This Changing Planet video documents scientists' concerns regarding how melting Arctic sea ice will increase the amount of fresh water in the Beaufort Gyre, which could spill out into the Atlantic and cause major climate shifts in North America and Western Europe. The video includes interviews with scientists and a look at the basics of how scientists measure salinity in the ocean and how ocean circulation works in the Arctic.

This set of animations and interactive simulations from the Byrd Polar Research Center at Ohio State University helps students develop an understanding of models used to understand the Earth system. Students consider the types of data that need to be included in a climate model, looking at inputs, outputs, and variables. The animations show how data is calculated for grid cells and assembled into a comprehensive model.

This article and slide show from the New York Times, features several scientists from the University of Alaska, Fairbanks, who study the effects of thawing permafrost in Alaska.

This short video from Climate Central explains the technology used to monitor changes in Arctic sea ice. Long-term tracking (since the late 1970's) shows Arctic sea ice has been on a steady decline and this could have significant implications for global temperatures.

This is the first of nine lessons in the Visualizing and Understanding the Science of Climate Change website. This lesson is an introduction to Earth's climate and covers key principles regarding Earth's unique climate, atmosphere, and regional and temporal climate differences.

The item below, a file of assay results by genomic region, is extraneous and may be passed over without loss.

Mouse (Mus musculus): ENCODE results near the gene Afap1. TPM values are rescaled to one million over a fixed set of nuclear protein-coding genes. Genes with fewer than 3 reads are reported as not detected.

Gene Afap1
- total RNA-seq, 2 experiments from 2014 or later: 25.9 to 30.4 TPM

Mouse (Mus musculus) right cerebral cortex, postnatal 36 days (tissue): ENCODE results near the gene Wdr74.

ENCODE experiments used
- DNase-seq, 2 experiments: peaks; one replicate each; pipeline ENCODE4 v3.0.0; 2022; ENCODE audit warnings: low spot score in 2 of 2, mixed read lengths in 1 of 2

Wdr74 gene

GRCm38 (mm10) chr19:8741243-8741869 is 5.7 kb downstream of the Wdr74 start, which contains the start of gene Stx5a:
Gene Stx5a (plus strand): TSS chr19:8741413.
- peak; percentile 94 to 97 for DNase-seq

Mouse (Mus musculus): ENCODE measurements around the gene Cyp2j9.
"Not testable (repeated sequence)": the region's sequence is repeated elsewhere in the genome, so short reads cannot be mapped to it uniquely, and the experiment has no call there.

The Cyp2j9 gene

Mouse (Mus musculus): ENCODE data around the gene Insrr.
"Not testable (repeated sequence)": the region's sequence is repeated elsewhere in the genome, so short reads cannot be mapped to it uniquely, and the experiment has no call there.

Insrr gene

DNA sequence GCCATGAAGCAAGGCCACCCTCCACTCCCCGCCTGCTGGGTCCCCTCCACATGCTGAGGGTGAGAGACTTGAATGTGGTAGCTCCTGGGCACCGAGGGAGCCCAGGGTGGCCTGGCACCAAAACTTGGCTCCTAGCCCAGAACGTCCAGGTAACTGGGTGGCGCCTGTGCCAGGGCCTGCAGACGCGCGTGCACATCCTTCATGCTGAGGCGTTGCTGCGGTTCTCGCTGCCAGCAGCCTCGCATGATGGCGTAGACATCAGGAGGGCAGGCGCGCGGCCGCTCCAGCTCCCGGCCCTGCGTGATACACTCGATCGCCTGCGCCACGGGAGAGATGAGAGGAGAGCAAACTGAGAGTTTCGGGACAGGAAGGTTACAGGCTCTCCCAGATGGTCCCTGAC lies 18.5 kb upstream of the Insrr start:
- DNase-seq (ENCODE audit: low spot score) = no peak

In this jigsaw activity, students explore meteorological data collected from Eureka, Canada to try to decide when would be the best time for an Arctic visit.

This is an activity designed to allow students who have been exposed to the El NiÃo-Southern Oscillation to analyze the La NiÃa mechanism and predict its outcomes in a case study format.

This activity involves plotting and comparing monthly data on atmospheric C02 concentrations over two years, as recorded in Mauna Loa and the South Pole, and postulating reasons for differences in their seasonal patterns. Longer-term data is then examined for both sites to see if seasonal variations from one site to the other carry over into longer term trends.

This 10 minute video builds connections between topics that are important in climate science such as: the impact of variations in Earth's orbit and wobble on it's axis on climate; how the cores being sampled fit into the bigger climate picture; connecting greenhouse gases to melting ice and sea level changes; the sensitivity of the ice melt / sea level rise relationship; and computer model simulations showing connections between ice sheets and sea level.
The companion website provides resources, an extensive list of activities, teacher guides, posters, and more.

This is a ten-question quiz of basic to intermediate information about global climate change.

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